AuthorRobert J. Sharpe - Kent Roach
ProfessionCourt of Appeal for Ontario - Faculty of Law, University of Toronto

Page 97

Section 32 of the Canadian Charter of Rights and Freedoms states that the Charter applies to "the Parliament and government of Canada in respect of all matters within the authority of Parliament" and "to the legislature and government of each province in respect of all matters within the authority of the legislature of each province." In the early years of the Charter, there was considerable debate and uncertainty as to the appropriate interpretation of this section. It was not clear whether all legal relationships were subject to Charter scrutiny. In all provinces except Quebec, the residual source of law is the common law, which does not depend upon any explicit legislative enactment. Common law rules of contract, property, and tort govern an enormous range of social and economic activity. Does the Charter apply to the common law? Another aspect of the common law tradition is the concept that individuals are free to do as they please in the absence of some specific legal measure restraining their freedom. Does the Charter reach areas of human activity that are not subject to any specific legislation?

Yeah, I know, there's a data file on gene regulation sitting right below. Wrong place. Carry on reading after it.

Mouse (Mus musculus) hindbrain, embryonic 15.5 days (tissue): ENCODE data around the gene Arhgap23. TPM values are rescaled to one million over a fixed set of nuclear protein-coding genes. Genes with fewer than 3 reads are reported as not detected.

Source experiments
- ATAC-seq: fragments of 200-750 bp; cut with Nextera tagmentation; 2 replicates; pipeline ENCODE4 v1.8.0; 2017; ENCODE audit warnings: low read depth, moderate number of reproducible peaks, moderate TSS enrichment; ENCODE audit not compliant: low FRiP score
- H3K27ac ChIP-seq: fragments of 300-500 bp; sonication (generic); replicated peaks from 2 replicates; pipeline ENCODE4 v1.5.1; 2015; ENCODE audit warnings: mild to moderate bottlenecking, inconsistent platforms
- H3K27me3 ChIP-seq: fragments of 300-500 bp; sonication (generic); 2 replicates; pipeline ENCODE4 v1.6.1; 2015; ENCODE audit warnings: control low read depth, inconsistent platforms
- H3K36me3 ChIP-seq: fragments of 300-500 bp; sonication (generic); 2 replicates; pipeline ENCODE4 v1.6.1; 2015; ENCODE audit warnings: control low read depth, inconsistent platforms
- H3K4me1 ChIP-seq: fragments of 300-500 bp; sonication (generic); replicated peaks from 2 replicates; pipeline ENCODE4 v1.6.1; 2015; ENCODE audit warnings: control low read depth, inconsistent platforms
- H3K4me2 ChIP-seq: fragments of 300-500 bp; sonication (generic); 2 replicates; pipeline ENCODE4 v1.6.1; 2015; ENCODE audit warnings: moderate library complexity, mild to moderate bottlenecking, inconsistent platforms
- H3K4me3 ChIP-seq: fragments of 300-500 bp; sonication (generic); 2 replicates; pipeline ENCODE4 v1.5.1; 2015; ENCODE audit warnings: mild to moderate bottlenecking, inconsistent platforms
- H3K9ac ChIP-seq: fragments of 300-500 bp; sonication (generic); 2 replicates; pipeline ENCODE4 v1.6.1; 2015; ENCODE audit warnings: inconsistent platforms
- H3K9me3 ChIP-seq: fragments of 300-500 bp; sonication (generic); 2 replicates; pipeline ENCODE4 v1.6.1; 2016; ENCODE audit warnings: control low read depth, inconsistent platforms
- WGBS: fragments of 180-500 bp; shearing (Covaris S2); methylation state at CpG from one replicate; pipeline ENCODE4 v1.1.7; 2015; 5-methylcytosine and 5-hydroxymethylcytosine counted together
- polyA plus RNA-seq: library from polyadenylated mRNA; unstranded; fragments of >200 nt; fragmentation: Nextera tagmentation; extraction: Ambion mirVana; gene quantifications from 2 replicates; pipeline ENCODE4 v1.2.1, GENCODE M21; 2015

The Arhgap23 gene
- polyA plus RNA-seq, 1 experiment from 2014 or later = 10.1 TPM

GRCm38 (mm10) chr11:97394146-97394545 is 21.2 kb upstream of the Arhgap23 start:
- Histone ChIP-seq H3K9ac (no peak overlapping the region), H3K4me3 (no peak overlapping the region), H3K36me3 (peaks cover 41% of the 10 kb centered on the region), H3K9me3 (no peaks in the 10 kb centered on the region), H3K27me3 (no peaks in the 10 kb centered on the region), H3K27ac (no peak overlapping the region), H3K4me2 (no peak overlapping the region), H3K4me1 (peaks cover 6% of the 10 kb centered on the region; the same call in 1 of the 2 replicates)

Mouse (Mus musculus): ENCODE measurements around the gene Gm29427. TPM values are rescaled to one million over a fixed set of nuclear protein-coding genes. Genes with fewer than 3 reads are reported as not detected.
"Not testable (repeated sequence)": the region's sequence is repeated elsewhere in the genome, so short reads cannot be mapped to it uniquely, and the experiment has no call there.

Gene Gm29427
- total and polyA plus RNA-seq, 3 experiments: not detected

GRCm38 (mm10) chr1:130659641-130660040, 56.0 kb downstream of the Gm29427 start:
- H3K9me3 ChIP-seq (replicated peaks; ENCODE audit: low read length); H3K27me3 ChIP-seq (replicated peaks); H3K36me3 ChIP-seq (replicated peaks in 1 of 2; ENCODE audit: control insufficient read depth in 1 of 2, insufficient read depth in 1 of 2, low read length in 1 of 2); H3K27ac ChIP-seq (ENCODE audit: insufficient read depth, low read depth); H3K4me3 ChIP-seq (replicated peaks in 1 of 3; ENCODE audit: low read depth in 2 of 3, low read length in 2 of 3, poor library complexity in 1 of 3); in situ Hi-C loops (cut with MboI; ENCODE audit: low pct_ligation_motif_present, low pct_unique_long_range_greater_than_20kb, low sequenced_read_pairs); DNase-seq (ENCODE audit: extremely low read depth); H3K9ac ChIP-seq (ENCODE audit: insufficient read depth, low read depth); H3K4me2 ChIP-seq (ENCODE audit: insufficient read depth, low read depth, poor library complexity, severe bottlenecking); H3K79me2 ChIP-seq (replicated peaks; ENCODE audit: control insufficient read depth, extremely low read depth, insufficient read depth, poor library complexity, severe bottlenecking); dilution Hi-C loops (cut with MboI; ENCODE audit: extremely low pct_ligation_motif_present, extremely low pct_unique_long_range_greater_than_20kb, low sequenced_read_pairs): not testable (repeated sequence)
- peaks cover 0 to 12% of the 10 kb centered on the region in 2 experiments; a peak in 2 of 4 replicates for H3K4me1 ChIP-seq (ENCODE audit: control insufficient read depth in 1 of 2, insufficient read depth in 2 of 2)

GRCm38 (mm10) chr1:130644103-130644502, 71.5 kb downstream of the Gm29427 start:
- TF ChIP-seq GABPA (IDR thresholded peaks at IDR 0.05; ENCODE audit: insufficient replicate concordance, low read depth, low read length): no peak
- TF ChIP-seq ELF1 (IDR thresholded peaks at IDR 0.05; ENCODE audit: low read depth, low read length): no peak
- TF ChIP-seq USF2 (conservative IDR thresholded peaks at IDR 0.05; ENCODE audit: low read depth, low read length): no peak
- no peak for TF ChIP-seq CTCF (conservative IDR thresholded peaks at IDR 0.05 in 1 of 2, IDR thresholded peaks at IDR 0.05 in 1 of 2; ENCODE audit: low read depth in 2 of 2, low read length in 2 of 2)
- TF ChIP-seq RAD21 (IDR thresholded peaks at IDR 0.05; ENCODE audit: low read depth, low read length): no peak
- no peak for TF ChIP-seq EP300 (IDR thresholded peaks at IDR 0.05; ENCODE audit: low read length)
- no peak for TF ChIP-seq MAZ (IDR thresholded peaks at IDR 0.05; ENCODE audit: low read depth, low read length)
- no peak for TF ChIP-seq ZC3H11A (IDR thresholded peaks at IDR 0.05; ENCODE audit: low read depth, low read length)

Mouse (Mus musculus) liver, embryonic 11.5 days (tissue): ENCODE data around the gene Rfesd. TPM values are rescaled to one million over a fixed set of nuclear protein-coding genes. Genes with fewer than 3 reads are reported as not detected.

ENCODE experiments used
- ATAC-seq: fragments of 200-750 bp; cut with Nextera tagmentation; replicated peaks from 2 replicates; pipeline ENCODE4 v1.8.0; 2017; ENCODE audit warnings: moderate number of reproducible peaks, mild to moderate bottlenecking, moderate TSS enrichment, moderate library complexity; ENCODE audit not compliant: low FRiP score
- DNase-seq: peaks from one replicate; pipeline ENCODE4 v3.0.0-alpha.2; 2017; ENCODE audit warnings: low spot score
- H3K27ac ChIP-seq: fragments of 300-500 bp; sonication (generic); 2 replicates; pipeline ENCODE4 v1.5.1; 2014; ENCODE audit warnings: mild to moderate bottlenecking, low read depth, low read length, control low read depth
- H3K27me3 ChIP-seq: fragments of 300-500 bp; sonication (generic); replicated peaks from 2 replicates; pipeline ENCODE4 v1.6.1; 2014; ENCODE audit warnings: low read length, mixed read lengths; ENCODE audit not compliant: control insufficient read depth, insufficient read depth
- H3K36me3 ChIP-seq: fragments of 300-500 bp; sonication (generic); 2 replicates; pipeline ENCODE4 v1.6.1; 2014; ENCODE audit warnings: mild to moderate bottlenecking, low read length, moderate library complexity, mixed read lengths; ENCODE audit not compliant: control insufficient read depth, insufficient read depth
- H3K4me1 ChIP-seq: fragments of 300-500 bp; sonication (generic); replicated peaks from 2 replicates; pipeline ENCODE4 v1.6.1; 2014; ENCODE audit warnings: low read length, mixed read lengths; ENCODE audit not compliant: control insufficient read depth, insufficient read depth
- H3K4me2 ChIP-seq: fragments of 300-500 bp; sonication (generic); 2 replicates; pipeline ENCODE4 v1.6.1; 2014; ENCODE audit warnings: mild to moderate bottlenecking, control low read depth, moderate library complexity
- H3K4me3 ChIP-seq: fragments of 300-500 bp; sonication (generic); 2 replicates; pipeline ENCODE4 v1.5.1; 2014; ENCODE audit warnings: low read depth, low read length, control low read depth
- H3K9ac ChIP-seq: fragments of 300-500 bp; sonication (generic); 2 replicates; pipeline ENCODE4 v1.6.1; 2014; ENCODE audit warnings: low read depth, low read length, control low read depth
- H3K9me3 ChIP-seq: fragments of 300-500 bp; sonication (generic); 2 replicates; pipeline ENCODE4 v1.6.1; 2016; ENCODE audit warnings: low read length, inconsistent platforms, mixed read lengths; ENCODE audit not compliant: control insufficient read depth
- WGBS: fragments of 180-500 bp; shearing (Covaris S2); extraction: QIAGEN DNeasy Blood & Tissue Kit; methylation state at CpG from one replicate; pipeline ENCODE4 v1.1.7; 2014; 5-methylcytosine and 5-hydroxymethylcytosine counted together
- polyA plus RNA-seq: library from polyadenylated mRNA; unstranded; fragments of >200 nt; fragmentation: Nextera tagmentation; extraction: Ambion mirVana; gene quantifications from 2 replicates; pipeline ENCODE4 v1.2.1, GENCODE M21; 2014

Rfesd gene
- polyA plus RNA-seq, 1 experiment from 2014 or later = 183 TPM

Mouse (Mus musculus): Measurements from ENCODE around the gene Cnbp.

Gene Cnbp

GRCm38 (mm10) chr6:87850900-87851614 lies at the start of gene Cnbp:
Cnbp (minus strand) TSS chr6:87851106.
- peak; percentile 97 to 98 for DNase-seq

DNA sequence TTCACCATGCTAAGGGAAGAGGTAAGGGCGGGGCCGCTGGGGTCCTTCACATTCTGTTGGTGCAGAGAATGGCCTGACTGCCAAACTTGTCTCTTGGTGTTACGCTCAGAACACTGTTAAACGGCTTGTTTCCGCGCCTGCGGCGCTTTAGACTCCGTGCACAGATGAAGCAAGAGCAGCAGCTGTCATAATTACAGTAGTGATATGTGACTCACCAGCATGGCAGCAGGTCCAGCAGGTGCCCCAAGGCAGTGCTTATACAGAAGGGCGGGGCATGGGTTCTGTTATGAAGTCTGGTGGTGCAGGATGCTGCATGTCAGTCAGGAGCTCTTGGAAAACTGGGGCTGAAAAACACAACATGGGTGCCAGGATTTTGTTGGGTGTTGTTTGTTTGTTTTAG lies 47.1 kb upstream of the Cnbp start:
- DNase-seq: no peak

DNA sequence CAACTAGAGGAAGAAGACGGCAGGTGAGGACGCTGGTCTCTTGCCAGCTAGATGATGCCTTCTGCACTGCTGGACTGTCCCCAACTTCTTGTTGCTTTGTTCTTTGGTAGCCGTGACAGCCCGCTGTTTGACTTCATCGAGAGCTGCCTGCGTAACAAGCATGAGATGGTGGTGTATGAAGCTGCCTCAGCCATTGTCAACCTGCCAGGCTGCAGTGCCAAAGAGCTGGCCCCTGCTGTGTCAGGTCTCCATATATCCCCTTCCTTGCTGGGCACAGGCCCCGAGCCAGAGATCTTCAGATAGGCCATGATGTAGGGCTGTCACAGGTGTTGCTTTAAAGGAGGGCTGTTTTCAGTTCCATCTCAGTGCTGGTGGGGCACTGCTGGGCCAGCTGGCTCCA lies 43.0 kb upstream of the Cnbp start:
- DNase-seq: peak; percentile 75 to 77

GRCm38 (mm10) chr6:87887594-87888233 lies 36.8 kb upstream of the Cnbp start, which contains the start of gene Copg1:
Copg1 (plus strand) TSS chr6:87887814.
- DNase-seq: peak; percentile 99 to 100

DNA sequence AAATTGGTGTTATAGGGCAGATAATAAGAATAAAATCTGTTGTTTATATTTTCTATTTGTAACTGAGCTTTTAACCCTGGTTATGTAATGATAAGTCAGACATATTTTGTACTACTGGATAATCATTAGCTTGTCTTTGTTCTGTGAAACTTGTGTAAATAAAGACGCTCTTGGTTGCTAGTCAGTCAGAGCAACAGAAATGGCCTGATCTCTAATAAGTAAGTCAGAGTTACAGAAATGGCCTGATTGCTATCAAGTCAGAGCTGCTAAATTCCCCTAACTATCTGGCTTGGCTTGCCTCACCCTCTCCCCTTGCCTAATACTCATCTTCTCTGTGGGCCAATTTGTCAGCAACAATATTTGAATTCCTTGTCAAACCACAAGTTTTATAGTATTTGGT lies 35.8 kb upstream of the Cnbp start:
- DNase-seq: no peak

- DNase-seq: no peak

Despite the importance of these issues, the text of the Charter was ambiguous. Some...

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